Academic crisis: On the back burner for 10 years

Published: December 27, 2019
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A Reuters file photo of graduating students.

A Reuters file photo of graduating students.

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KARACHI: 

As the world bids adieu to a decade of academic advancements, Sindh will usher in 2020 with very little to celebrate and perhaps too much to mourn. Almost ten years of bone-headed decisions and policies have left the provincial education in a state of despair. Neither the quality of education could be improved nor the overall educational environment in schools. The education boards, the Sindh Higher Education Commission and other educational institutions are facing the worst crisis at an administrative discretionary level.

Although major administrative decisions were taken in the sector throughout the decade and their implementation was also ensured, the measures taken by the government failed to bring about considerable changes amid a lack of planning and vision.

In 2013, the Sindh government introduced the “free and compulsory education” law under Article 25-A of the Constitution. Yet, this major step has not made any significant impact on compulsory education in the past seven years.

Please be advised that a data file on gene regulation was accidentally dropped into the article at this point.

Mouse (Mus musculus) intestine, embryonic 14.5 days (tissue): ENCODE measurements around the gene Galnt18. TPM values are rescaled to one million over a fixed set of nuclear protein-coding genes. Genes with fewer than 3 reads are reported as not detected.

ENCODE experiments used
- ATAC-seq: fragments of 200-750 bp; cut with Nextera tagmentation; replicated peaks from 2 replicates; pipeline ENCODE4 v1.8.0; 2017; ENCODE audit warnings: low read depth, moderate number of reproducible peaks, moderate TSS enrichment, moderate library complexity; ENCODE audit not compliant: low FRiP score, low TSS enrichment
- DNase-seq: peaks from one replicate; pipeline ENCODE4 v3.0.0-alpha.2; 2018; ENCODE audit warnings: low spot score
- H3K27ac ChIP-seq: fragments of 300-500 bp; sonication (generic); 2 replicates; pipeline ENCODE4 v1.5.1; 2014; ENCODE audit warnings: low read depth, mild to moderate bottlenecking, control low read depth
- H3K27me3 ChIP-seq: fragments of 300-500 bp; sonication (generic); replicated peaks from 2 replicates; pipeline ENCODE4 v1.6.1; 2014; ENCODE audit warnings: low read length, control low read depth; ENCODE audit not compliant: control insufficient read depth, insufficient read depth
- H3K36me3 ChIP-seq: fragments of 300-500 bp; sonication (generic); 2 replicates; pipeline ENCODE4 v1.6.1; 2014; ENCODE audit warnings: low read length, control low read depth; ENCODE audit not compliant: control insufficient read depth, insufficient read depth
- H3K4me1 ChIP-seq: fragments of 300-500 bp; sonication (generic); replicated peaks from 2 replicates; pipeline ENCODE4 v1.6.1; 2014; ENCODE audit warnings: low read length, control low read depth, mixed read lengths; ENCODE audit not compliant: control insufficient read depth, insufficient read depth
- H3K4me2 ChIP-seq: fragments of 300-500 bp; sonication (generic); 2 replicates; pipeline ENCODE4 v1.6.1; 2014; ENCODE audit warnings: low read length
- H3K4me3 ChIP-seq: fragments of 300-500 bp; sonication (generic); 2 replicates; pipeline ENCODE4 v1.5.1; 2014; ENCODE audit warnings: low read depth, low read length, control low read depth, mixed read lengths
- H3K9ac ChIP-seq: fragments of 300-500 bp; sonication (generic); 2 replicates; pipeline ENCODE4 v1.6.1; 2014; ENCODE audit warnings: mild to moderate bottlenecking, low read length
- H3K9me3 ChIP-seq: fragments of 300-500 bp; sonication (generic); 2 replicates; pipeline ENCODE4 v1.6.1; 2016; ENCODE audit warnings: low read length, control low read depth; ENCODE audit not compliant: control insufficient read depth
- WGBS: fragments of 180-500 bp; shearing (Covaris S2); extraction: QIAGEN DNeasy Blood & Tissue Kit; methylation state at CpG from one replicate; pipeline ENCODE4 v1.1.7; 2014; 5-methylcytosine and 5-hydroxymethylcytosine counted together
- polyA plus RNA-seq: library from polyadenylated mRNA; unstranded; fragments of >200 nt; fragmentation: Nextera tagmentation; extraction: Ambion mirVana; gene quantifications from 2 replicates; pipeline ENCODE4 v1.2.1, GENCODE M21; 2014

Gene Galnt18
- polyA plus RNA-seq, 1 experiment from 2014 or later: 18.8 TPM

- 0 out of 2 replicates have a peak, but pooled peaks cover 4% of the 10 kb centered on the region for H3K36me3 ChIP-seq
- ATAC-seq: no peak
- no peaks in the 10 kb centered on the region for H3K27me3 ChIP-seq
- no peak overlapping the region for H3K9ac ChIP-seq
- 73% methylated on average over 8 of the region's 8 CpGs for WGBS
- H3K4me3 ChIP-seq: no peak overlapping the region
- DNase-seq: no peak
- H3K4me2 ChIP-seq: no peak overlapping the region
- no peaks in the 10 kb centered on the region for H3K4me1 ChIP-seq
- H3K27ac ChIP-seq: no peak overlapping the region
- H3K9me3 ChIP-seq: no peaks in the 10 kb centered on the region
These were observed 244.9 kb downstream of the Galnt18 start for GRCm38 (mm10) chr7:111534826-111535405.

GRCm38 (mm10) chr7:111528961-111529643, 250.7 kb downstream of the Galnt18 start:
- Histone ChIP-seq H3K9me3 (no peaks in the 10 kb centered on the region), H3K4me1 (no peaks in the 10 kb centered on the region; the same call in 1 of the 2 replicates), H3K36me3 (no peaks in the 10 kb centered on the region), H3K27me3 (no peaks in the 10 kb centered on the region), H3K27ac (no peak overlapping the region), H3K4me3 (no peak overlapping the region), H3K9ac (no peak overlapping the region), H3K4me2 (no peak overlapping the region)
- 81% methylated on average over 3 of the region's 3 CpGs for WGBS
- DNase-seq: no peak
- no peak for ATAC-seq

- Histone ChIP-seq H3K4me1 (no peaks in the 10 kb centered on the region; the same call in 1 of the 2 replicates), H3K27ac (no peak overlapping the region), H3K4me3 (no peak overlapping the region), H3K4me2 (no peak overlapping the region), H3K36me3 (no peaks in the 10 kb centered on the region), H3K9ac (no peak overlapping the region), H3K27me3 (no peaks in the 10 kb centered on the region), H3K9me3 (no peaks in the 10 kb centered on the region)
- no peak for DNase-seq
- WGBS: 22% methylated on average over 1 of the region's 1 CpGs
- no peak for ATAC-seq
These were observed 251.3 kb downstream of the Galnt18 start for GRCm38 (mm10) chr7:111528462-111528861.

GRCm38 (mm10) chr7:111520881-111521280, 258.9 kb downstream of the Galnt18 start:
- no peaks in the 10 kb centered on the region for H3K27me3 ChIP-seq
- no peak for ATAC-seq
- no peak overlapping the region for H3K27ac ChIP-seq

Concerning free education, the enrollment and examinations fee for 9th grade to 12th grade students studying at public institutes has been abolished. Students do not have to pay admission and tuition fee when applying to government colleges either. It is worth noting that public school students have not been charged tuition fee for many years; however, after abolishing the fee for matriculation and intermediate enrollment and exam fee, educational boards in Sindh are facing severe financial constraints.

To address the issue, the Sindh government decided to provide funding to the Sindh Board of Education in place of the enrollment and examination fee. In the last two years, however, the government has not been able to pay the promised amount to the board.